In a televised interview a little before his death, poet laureate John Betjeman was asked if he had any regrets. After a thoughtful pause, the above was his delightful and honest answer.
Delightful and honest are two words that can easily apply to his poetry and prose, both of which was prolific. In this excellent, comprehensive anthology we have his poetry, including, I'm glad to say, his long autobiographical sequence Summoned By Bells, which appropriately closes this 500-page volume.
John Betjeman was no cosy or (perish the thought) 'feelgood' poet, but rather a melancholy, resourceful, witty and unique voice. He may remind one of Larkin or Stevie Smith, or Wordsworth or even Blake at times, but the effect is illusory. He was very much his own man, and this valuable collection shows all aspects of his literary - as well as his personal - character.
Try the following opening lines from the short poem Fetlar 1973:
Fetlar is waiting. At its little quay
Green seaweed stirs and ripples on the swell.
The lone sham castle looks across at Yell,
And from the mainland hilltops you can see
Over to westward, glimmering distantly,
The cliffs of Foula as the clouds dispel.
Apart from perhaps the third line, I wouldn't have known this was by Betjeman. But then, many a poem here is little or nothing like the image we have of the elderly, plum-voiced roamer of hills and vales, hair awry, voice wry with regret or high on hilarity.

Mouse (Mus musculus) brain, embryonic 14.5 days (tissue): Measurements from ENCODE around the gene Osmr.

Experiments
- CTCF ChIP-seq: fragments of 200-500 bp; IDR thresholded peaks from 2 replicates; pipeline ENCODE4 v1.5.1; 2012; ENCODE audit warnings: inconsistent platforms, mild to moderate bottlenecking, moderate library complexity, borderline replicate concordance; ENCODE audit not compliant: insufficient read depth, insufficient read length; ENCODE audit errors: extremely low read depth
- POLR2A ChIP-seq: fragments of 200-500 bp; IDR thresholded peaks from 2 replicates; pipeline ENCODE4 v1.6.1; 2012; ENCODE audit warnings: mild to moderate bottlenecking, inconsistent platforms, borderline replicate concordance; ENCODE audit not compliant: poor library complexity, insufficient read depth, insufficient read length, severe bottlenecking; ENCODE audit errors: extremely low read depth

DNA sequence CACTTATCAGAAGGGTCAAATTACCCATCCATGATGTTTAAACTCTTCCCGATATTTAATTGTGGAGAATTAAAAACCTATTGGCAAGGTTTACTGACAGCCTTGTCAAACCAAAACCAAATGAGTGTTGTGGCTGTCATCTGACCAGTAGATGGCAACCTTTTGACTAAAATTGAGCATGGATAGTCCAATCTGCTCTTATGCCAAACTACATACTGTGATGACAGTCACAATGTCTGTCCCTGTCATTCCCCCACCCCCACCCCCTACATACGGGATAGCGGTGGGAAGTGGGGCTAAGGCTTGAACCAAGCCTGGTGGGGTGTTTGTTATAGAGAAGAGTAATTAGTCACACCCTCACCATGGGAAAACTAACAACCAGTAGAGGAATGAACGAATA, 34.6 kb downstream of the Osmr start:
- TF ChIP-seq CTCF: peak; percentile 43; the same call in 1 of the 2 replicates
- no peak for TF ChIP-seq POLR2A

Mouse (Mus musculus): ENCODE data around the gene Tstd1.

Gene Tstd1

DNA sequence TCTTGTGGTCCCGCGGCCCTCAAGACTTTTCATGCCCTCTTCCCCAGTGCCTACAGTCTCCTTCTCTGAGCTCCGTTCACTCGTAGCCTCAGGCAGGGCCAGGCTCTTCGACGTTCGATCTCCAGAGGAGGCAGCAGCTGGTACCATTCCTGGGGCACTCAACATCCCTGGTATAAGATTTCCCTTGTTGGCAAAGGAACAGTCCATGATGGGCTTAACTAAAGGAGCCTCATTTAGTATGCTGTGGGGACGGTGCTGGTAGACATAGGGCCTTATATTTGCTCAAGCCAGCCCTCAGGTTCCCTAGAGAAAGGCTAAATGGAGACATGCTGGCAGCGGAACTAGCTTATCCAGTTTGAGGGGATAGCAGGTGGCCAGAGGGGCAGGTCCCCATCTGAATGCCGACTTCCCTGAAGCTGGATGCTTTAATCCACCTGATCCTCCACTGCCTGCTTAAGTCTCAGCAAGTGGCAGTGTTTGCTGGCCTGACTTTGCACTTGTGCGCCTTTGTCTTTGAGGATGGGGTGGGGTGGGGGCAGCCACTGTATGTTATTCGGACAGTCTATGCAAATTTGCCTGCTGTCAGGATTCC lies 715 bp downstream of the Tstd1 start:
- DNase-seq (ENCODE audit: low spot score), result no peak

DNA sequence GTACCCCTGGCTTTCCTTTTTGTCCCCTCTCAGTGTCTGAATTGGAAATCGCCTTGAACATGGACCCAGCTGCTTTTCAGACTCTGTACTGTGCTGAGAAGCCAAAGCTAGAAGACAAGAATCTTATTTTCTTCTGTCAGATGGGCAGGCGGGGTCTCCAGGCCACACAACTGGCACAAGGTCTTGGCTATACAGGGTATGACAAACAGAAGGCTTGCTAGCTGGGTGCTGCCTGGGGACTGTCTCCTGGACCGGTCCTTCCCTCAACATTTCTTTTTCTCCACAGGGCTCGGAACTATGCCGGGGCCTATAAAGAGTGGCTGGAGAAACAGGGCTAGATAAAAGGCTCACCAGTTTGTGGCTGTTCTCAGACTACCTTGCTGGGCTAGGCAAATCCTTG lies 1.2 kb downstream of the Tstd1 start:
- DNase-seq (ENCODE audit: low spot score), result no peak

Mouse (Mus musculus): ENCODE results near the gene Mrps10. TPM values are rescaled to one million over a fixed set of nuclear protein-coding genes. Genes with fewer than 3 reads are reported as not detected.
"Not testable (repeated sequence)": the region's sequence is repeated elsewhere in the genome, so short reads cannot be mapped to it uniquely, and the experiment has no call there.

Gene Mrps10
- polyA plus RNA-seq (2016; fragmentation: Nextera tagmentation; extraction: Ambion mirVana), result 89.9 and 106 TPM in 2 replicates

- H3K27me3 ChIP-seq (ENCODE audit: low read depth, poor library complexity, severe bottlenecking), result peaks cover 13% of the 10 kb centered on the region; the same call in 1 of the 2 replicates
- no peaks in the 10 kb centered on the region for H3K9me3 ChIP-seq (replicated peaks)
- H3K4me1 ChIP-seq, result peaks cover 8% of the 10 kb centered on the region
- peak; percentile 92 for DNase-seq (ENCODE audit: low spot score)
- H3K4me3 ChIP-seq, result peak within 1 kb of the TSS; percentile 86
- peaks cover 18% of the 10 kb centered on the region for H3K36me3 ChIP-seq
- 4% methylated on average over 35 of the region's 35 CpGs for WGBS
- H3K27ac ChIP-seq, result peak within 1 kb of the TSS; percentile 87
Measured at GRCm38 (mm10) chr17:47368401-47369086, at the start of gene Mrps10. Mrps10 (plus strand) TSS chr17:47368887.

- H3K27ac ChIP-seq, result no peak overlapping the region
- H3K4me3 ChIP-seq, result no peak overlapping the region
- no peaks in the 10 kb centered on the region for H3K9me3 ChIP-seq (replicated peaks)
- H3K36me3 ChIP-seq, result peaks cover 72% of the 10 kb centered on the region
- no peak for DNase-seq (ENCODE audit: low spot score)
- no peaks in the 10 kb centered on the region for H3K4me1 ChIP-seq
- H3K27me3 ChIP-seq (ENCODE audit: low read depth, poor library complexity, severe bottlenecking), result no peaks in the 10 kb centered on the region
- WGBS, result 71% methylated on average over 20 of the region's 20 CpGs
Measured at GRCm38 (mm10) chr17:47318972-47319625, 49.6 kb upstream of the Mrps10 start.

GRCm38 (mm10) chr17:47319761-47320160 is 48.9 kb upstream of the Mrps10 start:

There's his beautiful and touching tribute to Oscar Wilde, the equally moving Death in Leamington (which opens the collection) alongside many poems extolling the glories and virtues of Cornwall, the Home Counties, tennis-playing gals, outer London suburbs - Chesterton, another lover of N London suburbs and of the strange allure of the mundane, might have liked these - and the cheerfully camp.
Andrew Motion offers an illuminating, pleasingly brief introduction, and the book should be on every poetry lover's shelf. Betjeman's was often the art that conceals art, but there are enough unknown or surprising gems in these pages to reward those for whom JB has hitherto proved resistible.
He was one person of whom it can justifiably be said that if he hadn't existed, he would have had to have been invented.
I wouldn't want a diet of Betjeman alone, but dipped into every now and then, his poetry - like his prose - is a tonic, and a frequently unsettling experience. For example, take the poem Late-Flowering Lust:
My head is bald, my breath is bad,
Unshaven is my chin,
I have not now the joys I had
When I was young in sin
I run my fingers down your dress
With brandy-certain aim
And you respond to my caress
And maybe feel the same
But I've a picture of my own
On this reunion night,
Wherein two skeletons are shown
To hold each other tight;
Dark sockets look on emptiness
Which once was loving-eyed [...]
There are many more where that came from. He could be macabre, doleful, and as bereft of solace as Larkin any day.
Cosy? I should cocoa!
It could almost be Poe.
on 8 November 2012
All that I expected and more, this book gives a comprehensive insight into the works of Betjeman as well as a resume of his life, memories of a long gone era when things were definitely slower, the summers full of sunshine, people with character and most of all the architecture. His memory lasts on with his amazing bid to save Victorian gothic architecture, particularly St Pancras Railway Station, a place to visit in it's own right, no destination required, with the immortal statue of a man that saw so much of quintessential England and it's people that we miss nowadays in our busy lives, a must read for young and old, nostalgia and history. *****
on 4 March 2013
This is an ideal collection for the poetry fan, the Betjeman fan, or for anyone who wants a comprehensive introduction to John Betjeman. Well arranged, excellent coverage of his work, and the poems simply speak for themselves!
Can certainly recommend.